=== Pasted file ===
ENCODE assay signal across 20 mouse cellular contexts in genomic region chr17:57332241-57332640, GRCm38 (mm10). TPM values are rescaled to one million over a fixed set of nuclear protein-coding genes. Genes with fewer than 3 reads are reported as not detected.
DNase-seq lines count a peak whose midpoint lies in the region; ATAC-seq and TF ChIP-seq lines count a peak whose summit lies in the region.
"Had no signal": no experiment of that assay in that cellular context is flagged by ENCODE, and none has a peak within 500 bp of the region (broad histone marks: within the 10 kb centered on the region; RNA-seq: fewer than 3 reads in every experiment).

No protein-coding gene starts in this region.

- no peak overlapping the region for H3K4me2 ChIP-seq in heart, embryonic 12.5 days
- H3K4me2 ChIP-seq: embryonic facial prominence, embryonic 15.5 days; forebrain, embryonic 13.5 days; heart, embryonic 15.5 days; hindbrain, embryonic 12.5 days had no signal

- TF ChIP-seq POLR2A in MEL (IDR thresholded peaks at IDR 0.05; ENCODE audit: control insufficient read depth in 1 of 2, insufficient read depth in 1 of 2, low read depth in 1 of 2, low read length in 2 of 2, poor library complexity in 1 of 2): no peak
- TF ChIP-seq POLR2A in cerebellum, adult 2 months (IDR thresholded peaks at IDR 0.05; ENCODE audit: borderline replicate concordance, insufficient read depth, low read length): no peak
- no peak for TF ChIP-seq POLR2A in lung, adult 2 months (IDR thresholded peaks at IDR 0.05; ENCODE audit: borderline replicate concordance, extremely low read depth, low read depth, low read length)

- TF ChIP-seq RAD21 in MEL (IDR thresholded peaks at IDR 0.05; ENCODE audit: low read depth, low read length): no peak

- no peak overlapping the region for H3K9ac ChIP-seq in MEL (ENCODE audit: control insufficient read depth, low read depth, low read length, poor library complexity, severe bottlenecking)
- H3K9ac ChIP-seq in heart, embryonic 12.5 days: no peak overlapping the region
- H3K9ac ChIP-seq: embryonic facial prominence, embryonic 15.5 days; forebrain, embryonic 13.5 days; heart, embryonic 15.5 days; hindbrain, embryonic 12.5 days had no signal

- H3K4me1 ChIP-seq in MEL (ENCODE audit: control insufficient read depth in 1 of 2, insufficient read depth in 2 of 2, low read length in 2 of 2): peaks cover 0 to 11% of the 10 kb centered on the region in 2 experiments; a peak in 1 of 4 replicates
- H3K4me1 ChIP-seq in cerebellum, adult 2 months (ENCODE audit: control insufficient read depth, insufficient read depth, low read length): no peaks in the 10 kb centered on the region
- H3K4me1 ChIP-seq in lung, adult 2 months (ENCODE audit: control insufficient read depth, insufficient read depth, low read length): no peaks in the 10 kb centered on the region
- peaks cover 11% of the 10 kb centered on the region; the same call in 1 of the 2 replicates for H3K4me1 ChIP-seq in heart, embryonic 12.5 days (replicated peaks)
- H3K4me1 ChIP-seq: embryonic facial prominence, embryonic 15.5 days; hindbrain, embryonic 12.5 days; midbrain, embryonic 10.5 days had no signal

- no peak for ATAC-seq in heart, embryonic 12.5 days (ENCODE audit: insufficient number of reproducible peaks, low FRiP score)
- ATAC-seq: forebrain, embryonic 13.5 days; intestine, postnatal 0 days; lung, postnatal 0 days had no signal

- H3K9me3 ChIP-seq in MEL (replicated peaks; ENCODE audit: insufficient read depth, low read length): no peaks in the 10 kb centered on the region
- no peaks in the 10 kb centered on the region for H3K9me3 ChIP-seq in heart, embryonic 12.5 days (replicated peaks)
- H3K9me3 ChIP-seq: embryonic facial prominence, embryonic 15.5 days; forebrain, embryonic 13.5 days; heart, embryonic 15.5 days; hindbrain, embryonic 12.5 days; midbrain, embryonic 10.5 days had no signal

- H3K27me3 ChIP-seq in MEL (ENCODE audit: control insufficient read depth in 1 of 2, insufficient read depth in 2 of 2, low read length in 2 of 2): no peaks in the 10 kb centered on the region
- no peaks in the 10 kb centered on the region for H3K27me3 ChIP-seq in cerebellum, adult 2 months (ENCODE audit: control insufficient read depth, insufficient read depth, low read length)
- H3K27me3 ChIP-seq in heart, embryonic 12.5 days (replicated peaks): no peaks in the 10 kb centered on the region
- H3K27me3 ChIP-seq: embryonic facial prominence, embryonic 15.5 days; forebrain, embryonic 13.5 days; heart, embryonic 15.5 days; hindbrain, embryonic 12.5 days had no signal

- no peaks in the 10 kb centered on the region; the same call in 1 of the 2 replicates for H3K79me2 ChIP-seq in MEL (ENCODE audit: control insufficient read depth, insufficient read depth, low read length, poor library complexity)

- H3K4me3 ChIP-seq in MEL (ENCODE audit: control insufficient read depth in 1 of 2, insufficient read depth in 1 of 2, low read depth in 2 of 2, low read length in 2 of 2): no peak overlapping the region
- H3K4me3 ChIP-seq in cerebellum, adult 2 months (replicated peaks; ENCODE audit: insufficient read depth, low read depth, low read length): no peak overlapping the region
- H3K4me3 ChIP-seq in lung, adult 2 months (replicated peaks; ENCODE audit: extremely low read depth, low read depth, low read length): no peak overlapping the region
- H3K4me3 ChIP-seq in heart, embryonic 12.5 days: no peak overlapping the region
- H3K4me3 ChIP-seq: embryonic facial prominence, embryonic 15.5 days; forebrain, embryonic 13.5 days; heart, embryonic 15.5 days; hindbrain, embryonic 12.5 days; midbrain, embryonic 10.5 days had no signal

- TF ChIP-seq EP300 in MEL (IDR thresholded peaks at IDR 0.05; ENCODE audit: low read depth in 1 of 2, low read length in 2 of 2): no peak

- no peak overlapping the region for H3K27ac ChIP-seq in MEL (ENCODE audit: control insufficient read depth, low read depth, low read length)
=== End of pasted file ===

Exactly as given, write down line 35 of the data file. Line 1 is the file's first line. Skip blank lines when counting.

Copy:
- no peak overlapping the region for H3K27ac ChIP-seq in MEL (ENCODE audit: control insufficient read depth, low read depth, low read length)